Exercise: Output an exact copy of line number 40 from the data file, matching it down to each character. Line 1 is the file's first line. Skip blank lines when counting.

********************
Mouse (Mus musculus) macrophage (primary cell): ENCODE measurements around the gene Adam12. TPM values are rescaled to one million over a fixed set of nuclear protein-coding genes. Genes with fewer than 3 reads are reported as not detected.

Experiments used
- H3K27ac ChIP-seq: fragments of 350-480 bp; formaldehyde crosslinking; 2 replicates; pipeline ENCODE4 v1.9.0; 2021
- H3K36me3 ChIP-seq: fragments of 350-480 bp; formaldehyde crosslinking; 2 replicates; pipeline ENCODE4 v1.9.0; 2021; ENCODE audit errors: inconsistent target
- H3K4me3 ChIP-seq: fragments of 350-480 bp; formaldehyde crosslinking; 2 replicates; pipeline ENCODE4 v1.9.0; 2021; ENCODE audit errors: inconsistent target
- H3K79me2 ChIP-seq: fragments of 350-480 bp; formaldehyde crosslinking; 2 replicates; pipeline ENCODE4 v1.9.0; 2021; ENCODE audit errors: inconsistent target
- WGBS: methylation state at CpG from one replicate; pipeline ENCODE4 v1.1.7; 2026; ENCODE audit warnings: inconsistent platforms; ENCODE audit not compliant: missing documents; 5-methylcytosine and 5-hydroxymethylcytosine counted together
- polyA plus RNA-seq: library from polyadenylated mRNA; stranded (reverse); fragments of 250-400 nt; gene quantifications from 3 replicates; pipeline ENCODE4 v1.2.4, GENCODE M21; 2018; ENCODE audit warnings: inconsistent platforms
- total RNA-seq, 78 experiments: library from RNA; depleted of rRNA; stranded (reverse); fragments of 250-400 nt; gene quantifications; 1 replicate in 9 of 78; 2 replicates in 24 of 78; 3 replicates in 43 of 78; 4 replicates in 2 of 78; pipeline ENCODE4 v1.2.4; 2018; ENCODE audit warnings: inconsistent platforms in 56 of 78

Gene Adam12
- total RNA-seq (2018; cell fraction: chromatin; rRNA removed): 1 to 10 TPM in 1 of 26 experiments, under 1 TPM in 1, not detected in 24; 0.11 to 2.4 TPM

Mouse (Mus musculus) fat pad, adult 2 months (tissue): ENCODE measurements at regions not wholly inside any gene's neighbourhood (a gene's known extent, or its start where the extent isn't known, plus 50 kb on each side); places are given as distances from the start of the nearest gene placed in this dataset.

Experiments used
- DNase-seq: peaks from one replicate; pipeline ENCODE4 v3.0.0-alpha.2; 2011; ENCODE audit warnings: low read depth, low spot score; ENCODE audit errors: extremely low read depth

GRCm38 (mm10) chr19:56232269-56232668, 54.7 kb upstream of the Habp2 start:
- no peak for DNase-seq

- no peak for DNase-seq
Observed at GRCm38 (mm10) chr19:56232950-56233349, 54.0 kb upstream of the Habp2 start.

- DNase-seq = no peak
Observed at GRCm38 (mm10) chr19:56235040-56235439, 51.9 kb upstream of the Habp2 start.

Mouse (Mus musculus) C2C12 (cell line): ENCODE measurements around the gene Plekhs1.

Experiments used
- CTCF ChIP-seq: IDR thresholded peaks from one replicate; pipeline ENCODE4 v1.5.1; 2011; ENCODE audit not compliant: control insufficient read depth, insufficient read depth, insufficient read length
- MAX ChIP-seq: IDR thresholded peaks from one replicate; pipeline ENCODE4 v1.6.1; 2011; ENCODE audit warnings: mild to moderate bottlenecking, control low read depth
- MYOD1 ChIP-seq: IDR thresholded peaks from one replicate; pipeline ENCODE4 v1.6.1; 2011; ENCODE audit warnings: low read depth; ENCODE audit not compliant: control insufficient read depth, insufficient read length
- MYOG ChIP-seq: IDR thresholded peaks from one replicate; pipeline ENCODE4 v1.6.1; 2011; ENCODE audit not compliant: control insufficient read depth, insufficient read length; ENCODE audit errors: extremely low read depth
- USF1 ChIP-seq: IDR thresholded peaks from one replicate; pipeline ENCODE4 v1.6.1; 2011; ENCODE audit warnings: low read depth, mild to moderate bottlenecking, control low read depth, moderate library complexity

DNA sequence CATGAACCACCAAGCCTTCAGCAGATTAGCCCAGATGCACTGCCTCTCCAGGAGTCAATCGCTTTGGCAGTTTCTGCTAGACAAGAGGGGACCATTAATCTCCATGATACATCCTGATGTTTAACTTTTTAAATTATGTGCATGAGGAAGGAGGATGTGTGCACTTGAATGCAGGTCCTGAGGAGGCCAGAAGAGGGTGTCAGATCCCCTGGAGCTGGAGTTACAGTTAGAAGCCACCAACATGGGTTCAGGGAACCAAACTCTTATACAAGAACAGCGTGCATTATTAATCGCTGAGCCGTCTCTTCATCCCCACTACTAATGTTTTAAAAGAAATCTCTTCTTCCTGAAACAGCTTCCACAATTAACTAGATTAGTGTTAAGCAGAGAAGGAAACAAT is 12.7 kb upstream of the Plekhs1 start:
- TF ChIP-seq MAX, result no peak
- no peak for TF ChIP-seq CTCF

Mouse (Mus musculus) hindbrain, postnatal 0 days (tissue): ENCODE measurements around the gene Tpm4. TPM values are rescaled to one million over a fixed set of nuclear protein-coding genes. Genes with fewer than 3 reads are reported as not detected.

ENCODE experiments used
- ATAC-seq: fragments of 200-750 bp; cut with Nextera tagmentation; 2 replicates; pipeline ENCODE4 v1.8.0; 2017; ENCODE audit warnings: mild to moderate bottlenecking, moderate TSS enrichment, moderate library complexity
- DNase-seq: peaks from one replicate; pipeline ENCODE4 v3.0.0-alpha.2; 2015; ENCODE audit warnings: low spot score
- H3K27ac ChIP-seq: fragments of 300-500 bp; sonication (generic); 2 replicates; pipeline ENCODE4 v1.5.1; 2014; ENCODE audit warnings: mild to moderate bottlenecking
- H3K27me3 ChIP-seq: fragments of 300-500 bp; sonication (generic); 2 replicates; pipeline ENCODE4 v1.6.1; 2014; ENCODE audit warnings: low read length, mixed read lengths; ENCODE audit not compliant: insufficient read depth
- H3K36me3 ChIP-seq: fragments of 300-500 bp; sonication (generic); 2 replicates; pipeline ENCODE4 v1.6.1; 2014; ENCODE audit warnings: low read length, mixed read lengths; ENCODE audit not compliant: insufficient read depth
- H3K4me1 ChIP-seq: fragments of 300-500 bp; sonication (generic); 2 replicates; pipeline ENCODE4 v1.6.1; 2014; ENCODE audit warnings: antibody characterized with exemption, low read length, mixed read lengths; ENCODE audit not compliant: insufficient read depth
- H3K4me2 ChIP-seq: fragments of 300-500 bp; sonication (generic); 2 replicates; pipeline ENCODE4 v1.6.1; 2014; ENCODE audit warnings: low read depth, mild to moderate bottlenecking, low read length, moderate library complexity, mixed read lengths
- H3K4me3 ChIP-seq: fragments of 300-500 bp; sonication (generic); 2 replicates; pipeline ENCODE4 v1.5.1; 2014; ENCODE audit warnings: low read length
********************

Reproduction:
- H3K4me3 ChIP-seq: fragments of 300-500 bp; sonication (generic); 2 replicates; pipeline ENCODE4 v1.5.1; 2014; ENCODE audit warnings: low read length